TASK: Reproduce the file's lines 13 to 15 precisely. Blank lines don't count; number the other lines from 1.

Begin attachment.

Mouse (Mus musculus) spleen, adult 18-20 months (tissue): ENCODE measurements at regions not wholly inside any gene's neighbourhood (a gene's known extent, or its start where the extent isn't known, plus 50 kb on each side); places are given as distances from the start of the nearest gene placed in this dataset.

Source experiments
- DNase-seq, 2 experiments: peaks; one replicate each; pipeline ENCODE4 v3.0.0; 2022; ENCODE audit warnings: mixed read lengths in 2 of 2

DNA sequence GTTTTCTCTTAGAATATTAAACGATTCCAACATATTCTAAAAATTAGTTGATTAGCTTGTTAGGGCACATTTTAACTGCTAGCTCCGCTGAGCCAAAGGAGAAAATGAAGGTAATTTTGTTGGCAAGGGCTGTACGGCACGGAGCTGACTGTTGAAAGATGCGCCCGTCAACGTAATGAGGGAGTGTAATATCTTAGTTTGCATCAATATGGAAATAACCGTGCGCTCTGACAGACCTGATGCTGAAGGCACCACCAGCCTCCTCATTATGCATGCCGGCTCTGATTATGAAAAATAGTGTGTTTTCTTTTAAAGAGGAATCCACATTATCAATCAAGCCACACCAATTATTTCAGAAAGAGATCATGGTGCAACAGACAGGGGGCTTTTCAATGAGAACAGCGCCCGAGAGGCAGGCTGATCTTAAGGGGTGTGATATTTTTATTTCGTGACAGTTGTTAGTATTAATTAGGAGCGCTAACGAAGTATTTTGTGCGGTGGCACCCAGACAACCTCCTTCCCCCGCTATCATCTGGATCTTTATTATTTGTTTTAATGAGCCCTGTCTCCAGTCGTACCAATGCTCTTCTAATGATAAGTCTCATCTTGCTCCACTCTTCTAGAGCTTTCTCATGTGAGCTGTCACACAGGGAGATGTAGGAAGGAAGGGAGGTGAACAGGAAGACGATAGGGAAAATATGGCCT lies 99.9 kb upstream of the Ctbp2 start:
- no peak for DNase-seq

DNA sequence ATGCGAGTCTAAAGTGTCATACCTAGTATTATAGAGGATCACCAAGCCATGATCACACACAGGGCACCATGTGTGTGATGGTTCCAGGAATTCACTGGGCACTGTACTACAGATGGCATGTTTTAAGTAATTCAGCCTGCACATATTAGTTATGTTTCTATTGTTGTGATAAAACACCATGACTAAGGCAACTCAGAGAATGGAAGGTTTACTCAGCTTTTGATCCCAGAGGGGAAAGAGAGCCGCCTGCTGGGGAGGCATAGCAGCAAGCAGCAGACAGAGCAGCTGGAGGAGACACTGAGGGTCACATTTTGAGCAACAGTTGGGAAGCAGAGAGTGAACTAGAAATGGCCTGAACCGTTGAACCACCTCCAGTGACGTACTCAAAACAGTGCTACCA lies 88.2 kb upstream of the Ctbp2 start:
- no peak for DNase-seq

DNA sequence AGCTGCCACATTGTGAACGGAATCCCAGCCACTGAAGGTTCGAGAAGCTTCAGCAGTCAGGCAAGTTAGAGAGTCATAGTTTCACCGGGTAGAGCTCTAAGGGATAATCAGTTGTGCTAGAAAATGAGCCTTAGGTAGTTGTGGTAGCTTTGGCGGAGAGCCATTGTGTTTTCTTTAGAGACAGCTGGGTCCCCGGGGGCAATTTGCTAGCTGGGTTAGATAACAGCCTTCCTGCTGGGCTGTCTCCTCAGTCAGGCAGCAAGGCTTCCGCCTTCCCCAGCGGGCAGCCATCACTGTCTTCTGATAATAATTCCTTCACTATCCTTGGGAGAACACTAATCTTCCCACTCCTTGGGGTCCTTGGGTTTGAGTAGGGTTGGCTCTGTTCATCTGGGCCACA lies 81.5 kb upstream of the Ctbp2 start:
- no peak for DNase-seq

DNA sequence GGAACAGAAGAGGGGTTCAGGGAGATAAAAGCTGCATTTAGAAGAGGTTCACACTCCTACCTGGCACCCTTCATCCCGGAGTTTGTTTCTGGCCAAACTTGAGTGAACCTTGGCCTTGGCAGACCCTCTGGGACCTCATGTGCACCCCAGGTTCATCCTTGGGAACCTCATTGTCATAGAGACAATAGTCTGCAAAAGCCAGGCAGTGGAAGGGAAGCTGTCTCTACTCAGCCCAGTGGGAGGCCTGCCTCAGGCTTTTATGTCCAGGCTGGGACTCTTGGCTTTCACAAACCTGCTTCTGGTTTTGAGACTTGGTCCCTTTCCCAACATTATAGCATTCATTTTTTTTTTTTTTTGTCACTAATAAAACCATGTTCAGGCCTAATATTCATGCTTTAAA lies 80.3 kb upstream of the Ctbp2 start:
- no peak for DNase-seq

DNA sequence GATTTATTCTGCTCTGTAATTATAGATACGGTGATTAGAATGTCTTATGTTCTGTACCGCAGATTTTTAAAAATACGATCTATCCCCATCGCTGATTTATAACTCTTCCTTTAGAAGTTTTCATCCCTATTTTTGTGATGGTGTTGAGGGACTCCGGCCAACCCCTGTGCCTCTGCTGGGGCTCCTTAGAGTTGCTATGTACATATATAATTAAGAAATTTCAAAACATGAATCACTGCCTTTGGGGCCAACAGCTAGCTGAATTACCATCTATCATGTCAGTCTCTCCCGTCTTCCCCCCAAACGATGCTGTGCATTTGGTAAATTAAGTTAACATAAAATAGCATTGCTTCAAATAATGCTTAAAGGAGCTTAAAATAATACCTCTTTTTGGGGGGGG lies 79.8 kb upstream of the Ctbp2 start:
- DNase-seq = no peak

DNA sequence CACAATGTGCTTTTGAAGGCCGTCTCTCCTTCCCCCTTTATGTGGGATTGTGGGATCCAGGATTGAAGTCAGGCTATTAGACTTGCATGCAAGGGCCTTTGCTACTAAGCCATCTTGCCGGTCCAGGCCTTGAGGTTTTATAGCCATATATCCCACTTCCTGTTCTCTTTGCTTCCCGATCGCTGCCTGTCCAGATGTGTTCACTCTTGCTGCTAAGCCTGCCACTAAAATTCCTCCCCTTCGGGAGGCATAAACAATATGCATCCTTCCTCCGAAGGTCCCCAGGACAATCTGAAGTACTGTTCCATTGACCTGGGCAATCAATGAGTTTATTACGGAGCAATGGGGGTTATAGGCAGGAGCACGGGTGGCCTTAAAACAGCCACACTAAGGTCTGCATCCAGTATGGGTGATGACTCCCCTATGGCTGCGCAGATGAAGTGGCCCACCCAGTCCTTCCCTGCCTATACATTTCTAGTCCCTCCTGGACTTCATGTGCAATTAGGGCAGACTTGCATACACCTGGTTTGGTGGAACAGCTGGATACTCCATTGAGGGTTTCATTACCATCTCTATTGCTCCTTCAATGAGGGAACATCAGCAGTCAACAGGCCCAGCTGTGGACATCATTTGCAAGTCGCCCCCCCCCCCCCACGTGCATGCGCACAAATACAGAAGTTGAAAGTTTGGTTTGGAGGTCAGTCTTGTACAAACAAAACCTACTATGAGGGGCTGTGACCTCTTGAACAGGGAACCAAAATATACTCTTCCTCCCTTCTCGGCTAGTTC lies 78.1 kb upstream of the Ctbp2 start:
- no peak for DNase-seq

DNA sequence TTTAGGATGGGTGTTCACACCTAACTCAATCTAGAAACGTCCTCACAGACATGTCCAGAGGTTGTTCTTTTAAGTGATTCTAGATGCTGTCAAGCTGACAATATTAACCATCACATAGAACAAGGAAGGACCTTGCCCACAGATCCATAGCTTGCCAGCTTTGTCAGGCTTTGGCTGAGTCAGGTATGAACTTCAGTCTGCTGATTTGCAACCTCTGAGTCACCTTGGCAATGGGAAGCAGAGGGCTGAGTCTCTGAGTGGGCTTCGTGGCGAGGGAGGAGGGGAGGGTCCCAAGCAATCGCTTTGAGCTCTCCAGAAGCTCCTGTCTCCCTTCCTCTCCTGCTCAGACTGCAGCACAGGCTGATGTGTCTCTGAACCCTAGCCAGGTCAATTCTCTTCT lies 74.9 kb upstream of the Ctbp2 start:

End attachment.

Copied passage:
- DNase-seq = no peak

DNA sequence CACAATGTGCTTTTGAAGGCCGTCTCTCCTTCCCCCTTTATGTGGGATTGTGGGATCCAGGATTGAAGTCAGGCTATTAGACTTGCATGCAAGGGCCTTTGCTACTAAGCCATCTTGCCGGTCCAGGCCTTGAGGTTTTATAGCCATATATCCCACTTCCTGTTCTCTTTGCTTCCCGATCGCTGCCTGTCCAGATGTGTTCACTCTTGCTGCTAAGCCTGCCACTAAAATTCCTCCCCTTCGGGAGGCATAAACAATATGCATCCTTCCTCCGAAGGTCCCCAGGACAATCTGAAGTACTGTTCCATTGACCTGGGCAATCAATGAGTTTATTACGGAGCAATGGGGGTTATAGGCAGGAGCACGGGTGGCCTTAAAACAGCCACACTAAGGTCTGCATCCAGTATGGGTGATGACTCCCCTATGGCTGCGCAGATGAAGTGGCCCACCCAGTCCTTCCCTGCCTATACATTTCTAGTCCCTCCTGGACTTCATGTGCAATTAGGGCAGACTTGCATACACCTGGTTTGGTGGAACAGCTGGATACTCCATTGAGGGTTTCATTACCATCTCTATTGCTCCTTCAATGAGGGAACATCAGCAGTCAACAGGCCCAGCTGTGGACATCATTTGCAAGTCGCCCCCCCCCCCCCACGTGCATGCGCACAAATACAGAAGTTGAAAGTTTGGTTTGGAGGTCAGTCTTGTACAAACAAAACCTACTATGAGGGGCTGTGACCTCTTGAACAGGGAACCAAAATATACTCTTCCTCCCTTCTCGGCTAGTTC lies 78.1 kb upstream of the Ctbp2 start:
- no peak for DNase-seq